People have been known to cry over their bowls of golubtsi at Kachka, overcome by deep-seated memories of babushkas long passed, and families separated by oceans. The smell alone is a time machine—earthy, tangy, and transporting. It’s amazing that a humble cabbage roll could stir up so much emotion, and there isn’t a restaurant critic or food writer on this planet who could motivate me more. It’s these moments that keep me going on the toughest of days.
I couldn’t help tinkering just a bit, but these are pretty much just exactly what my mama makes. It’s not the most visually arresting dish, but I’m okay with that. These are never coming off the menu.
- Place the cabbage(s) in a stockpot, cover with water, and bring to a boil. Cook at a rolling boil for 10 to 15 minutes until the leaves soften (larger = longer), then remove and allow to cool. Peel and discard the outermost leaves (they get a bit blitzed in cooking), then separate the remaining leaves, leaf by leaf if you’re left with something about the size of a baseball. With a paring knife, shave down any thick ribs, so that the leaves are pliable. Take the trimmed ribs and any too-small-to-stuff inner leaves, and slice them to the same thickness as your onions. Set aside.
- Make the sauce: Heat a large pot over a medium flame. Add enough oil to coat the bottom, then add the carrot, onion, garlic, and cabbage trim. Sauté, stirring occasionally, until the vegetables soften and the onions turn translucent, about 10 minutes. Add the crushed tomatoes and jam, along with the water. Increase the heat to bring the mixture to a boil, then reduce it until it’s just high enough to maintain a healthy simmer. Simmer for 20 minutes to combine the flavors. Add salt to taste (you’ll have to be somewhat aggressive to counteract the sweetness). While the sauce is simmering, prepare the filling of your choosing.
- Place the ground meats in the bowl of a stand mixer fitted with the paddle attachment, and mix until uniform, about 30 seconds. Add the rice and salt, and continue mixing to combine.
- Heat oil in a large skillet over medium heat, and add the onions. Cook, stirring occasionally, until they fully soften and are just beginning to get golden, about 20 minutes, lowering the heat as needed so that they don’t color before becoming entirely translucent. Add the mushrooms and garlic, and sauté until the mushrooms are cooked through and beginning to get a bit of color, and the onions are fully caramelized, about 20 minutes more. Cool the pan to room temperature, add the rice and herbs, and season to taste.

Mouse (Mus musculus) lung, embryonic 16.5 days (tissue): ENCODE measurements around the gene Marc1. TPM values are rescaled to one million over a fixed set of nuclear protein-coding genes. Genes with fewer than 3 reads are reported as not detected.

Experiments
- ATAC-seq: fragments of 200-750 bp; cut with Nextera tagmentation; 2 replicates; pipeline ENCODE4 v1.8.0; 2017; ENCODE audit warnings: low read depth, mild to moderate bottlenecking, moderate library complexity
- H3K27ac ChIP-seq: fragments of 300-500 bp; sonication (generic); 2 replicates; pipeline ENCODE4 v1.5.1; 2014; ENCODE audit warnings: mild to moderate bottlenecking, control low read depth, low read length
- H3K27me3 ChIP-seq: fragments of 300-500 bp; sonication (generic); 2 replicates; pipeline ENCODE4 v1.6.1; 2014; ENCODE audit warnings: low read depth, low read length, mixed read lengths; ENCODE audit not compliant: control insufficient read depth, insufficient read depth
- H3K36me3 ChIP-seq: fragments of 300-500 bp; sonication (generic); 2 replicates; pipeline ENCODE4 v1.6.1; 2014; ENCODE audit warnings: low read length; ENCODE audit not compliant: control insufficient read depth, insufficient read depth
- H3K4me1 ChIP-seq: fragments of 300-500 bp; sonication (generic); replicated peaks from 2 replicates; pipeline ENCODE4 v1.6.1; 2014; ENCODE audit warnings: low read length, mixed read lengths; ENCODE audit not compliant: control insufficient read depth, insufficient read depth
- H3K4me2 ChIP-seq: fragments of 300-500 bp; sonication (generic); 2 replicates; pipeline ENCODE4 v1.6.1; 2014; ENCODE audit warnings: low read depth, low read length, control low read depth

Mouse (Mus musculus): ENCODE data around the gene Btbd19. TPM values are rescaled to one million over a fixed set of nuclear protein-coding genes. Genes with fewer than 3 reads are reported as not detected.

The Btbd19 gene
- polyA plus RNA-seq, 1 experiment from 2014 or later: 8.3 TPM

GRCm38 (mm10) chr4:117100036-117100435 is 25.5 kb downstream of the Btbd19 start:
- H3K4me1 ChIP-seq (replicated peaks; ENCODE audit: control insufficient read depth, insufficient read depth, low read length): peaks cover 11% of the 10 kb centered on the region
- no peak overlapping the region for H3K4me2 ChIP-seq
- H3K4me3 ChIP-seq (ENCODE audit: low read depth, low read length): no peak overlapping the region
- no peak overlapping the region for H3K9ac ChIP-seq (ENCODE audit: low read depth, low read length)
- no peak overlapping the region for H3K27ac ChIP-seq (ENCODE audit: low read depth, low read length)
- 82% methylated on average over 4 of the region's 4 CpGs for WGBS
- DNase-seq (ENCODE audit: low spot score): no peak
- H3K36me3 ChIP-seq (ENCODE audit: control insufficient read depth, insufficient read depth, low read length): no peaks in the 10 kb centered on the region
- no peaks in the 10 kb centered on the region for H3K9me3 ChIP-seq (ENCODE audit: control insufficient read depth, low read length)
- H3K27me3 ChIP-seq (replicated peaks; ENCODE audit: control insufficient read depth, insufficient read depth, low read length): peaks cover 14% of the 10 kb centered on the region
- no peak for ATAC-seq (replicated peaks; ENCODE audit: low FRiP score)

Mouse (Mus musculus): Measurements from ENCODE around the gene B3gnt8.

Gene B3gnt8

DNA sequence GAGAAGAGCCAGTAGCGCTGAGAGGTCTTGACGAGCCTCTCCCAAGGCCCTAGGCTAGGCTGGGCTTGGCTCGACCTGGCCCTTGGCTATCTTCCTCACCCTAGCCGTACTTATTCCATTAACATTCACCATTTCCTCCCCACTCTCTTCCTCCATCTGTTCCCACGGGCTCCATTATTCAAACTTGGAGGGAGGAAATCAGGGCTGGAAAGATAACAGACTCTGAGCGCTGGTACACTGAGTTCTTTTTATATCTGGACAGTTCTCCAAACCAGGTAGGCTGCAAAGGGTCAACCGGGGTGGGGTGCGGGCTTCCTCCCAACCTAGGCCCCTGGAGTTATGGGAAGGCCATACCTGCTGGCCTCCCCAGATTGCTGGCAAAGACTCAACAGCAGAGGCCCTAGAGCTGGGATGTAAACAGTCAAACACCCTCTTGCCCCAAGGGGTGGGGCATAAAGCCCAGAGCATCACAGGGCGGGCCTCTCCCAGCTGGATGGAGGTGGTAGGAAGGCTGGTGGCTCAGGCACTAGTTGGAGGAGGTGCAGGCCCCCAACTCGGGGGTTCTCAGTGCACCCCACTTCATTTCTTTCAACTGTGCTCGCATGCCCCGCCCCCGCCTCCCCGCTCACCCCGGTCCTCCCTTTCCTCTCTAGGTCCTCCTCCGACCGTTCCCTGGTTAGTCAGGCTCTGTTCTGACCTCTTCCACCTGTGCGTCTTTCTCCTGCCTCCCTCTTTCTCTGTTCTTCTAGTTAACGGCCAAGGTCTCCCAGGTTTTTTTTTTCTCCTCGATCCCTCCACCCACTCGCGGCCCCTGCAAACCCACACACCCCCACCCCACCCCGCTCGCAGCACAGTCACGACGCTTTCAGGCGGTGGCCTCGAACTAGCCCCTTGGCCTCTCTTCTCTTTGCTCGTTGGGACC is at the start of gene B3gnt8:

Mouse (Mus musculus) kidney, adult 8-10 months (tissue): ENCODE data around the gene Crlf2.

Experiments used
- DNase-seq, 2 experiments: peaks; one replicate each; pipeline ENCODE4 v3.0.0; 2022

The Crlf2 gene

- Preheat your oven to 425°F. Grab the largest casserole dish/dutch oven/roasting pan you have, and lay down about one-third of the sauce on the bottom. Set aside.
- Take one of the precooked cabbage leaves on a clean work surface, and place about ⅓ cup of the filling in the center (the exact amount will depend upon the size of the leaf—you want to be able to form a neat little package). Roll up the cabbage leaf tightly around the filling, burrito style. When you’ve made 3 or 4 in the same fashion, heat a large skillet over medium-high heat.
- When the skillet is hot, pour in enough oil to coat the bottom, and place the stuffed cabbage parcels in it, seam side down. Let them cook for a few minutes per side, until golden brown—this helps seal the bundles, and also imparts a delicious caramelized flavor, so don’t skimp! When browned, transfer them to your waiting sauce-lined dish. Repeat with the remaining cabbage and filling. If your dish isn’t large enough to hold all the rolls, you can pile some of them on top in a second layer.
- When you’ve finished filling and searing all of the cabbage rolls, pour the remaining sauce over the top. Cover the pan with a lid, then transfer to the oven. Bake for 1 hour, then reduce the heat to 350°F and bake another 1 to 2 hours for vegan golubtsi, or another 3 hours for meat-filled golubtsi.
- Serve hot, garnished with a dollop of smetana and a sprinkling of fresh dill.
- If you’re not up for all of the filling and folding, golubtsi can also be made lenivo, the “lazy” way. There is a whole canon of classic dishes that have lazy versions (I love the self-awareness of owning your sloth). Simply make the sauce as above, but use half a head of fresh cabbage, shredded, instead of the trim. Make the meat filling as written, form it into 1½-inch-diameter meatballs, give them a quick sear on all sides in an oil-slicked pan over medium-high heat, then gently transfer them to the sauce, and continue simmering for another hour (longer doesn’t hurt).
- Lazy golubtsi are a natural fit for a meatball sub (a Super Bowl snack I’ve been known to make): Take a toasted hoagie bun and give it a swipe of adjika and a few saucy meatballs. Top with melty cheese, and stick the sandwiches under the broiler to melt.
Excerpted from the book KACHKA by Bonnie Frumkin Morales. Copyright © 2017 by Bonnie Frumkin Morales. Reprinted with permission from Flatiron Books. All rights reserved. Photography by Leela Cyd.